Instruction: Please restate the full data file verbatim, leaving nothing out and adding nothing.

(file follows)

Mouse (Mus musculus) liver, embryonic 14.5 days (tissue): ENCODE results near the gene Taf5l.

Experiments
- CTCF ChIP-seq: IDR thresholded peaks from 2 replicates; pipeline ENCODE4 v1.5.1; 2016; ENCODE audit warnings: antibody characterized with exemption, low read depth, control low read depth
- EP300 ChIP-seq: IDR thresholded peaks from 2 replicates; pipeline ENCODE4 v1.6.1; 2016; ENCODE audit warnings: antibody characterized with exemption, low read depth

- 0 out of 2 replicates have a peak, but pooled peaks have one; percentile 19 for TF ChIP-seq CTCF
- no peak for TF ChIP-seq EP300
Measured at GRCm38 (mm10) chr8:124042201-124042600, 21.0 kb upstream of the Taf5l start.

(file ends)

Mouse (Mus musculus) liver, embryonic 14.5 days (tissue): ENCODE results near the gene Taf5l.

Experiments
- CTCF ChIP-seq: IDR thresholded peaks from 2 replicates; pipeline ENCODE4 v1.5.1; 2016; ENCODE audit warnings: antibody characterized with exemption, low read depth, control low read depth
- EP300 ChIP-seq: IDR thresholded peaks from 2 replicates; pipeline ENCODE4 v1.6.1; 2016; ENCODE audit warnings: antibody characterized with exemption, low read depth

- 0 out of 2 replicates have a peak, but pooled peaks have one; percentile 19 for TF ChIP-seq CTCF
- no peak for TF ChIP-seq EP300
Measured at GRCm38 (mm10) chr8:124042201-124042600, 21.0 kb upstream of the Taf5l start.